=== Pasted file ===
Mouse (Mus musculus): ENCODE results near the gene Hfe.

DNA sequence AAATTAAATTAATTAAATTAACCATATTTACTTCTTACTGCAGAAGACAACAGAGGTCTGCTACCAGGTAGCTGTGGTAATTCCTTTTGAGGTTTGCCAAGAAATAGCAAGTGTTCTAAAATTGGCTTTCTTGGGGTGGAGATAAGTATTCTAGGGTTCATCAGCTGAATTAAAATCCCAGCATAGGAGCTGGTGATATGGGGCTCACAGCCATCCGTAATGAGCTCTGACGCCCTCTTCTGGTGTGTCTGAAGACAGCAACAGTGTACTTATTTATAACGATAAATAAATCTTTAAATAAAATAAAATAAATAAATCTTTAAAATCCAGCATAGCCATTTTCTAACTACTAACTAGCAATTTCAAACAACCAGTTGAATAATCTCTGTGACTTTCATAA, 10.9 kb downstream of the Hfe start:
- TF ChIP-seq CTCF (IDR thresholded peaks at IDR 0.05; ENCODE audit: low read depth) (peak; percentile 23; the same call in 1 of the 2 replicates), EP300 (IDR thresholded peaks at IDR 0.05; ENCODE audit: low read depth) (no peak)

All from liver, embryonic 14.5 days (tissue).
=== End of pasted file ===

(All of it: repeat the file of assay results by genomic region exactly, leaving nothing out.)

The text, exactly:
Mouse (Mus musculus): ENCODE results near the gene Hfe.

DNA sequence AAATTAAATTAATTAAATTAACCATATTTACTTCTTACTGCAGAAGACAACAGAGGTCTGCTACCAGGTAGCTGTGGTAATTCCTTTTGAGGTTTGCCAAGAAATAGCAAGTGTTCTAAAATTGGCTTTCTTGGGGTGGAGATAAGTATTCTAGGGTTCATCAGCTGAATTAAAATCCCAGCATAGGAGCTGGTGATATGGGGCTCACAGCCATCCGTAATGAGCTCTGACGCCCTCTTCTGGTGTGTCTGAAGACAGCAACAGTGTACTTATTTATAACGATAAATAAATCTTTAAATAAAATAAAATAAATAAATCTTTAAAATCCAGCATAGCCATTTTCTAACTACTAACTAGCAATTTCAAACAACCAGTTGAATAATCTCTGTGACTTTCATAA, 10.9 kb downstream of the Hfe start:
- TF ChIP-seq CTCF (IDR thresholded peaks at IDR 0.05; ENCODE audit: low read depth) (peak; percentile 23; the same call in 1 of the 2 replicates), EP300 (IDR thresholded peaks at IDR 0.05; ENCODE audit: low read depth) (no peak)

All from liver, embryonic 14.5 days (tissue).